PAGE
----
This commentary is written by Martin Fridson, a high-yield market veteran who is chief investment officer of Lehmann Livian Fridson Advisors LLC, as well as a contributing analyst to S&P Global Market Intelligence.
A quarter-century of empirical study of the high-yield risk premium (spread-versus-Treasuries) has identified its key determinants as the state of the economy, credit availability, and the Treasury yield, which is inversely correlated with the spread. Among many indicators of the state of the economy, including GDP, unemployment, and business confidence, capacity utilization stands out for its ability to explain the high-yield spread. The FridsonVision Fair Value Model, discussed below, also employs industrial production to characterize economic conditions.
Reported monthly by the Federal Reserve Board, the capacity utilization ratio covers the manufacturing, mining, and electric and gas utility sectors. The numerator is a seasonally adjusted index of output. The denominator is a capacity index designed to measure the maximum output that plants can maintain under a realistic work schedule, taking into account normal downtime and assuming the inputs required to operate the facilities are available.
Capacity utilization is of limited use in analyzing the social media networks, search engines, and other New Economy stalwarts of today’s stock indexes. In the high-yield universe, however, producers of raw materials and companies that convert them into physical goods remain prominent enough that capacity utilization shows a strong correlation with the asset class’ risk premium. Neither Facebook Inc. nor Google can be found in the ICE BofA US High Yield Index’s Technology sector. That subindex does contain old-fashioned makers of stuff, such as Xerox Holdings Corp., which manufactures printers, scanners, and accessories.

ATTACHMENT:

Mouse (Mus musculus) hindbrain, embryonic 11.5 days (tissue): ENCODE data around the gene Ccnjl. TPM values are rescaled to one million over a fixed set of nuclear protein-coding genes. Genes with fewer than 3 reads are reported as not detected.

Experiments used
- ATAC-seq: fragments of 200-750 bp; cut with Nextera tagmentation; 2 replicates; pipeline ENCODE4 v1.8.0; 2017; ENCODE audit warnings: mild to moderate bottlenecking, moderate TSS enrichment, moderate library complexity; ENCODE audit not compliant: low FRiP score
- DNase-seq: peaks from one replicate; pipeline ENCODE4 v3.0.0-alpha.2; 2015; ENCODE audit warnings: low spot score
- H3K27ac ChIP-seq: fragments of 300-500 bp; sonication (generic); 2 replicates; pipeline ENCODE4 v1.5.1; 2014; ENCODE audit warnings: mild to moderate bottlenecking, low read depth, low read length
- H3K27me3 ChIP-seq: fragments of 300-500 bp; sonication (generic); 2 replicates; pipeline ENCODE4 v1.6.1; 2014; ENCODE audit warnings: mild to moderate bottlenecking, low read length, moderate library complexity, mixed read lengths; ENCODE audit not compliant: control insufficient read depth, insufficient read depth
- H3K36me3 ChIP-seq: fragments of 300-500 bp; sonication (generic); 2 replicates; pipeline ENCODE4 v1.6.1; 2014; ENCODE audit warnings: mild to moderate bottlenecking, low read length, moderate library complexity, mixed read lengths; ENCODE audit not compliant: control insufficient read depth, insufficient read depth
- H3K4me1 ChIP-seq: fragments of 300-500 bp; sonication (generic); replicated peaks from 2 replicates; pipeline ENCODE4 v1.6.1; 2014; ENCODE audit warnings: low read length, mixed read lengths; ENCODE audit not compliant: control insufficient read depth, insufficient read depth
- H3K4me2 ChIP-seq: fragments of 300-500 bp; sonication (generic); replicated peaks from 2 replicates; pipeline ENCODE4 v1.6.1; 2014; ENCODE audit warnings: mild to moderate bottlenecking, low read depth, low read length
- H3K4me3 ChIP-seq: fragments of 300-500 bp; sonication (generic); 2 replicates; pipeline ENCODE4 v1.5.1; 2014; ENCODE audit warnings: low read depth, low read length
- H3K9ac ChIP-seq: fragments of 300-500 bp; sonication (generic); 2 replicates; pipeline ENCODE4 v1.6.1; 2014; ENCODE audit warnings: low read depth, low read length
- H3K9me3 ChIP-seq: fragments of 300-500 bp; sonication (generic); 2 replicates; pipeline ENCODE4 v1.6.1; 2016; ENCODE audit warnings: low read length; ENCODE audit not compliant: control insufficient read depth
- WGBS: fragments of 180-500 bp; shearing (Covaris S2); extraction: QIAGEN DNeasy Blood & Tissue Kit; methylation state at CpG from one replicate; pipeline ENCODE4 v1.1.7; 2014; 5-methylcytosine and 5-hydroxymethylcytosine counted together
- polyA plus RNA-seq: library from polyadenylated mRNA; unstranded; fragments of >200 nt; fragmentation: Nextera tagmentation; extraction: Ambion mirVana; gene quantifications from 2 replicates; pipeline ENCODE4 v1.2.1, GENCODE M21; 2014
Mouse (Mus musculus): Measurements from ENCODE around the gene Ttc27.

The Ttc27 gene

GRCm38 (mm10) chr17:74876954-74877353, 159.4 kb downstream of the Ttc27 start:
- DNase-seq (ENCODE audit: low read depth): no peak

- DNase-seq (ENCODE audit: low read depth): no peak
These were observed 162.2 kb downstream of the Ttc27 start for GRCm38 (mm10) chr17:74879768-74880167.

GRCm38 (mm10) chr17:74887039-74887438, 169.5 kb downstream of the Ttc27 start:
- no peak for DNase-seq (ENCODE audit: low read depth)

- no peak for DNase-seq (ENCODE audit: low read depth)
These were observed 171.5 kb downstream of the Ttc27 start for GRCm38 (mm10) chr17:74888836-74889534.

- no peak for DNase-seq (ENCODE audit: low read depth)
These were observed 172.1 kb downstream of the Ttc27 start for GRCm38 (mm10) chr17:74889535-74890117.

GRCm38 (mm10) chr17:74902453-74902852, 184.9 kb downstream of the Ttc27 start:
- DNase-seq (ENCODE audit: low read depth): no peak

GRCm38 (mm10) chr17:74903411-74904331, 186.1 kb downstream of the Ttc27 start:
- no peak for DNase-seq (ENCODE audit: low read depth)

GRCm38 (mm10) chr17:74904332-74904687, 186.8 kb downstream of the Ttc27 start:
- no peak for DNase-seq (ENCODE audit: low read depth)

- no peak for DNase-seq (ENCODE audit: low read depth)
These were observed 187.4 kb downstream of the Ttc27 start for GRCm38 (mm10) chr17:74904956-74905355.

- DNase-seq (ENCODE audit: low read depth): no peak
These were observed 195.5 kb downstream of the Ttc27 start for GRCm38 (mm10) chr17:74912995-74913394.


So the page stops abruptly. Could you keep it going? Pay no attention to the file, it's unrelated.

Bad things happen to such companies when the economy heads south, and demand declines. There are suddenly fewer units making contributions to cover fixed costs. Companies respond by cutting prices in an effort to boost volume. The pricing power that they enjoyed when they were running flat-out evaporates. Contribution per unit declines, further eroding profits. At the worst of a typical recession, one out of eight high-yield companies defaults on its debt within a 12-month period. The source of the trouble, the decline in units being produced to fill current demand, is captured in the capacity utilization ratio.
The current recession is hardly typical, either in its catalyst, a horrific pandemic, or in the policy response. By stating its willingness to buy corporate bonds, including even some speculative-grade ones—recent fallen angels—the Federal Reserve has provided unprecedented support to the debt market. The prevailing levels of capacity utilization and the option-adjusted spread (OAS) on the ICE BofA US High Yield Index demonstrate the extent to which the Federal Reserve’s extraordinary intervention has disrupted traditional links between economic conditions and valuations.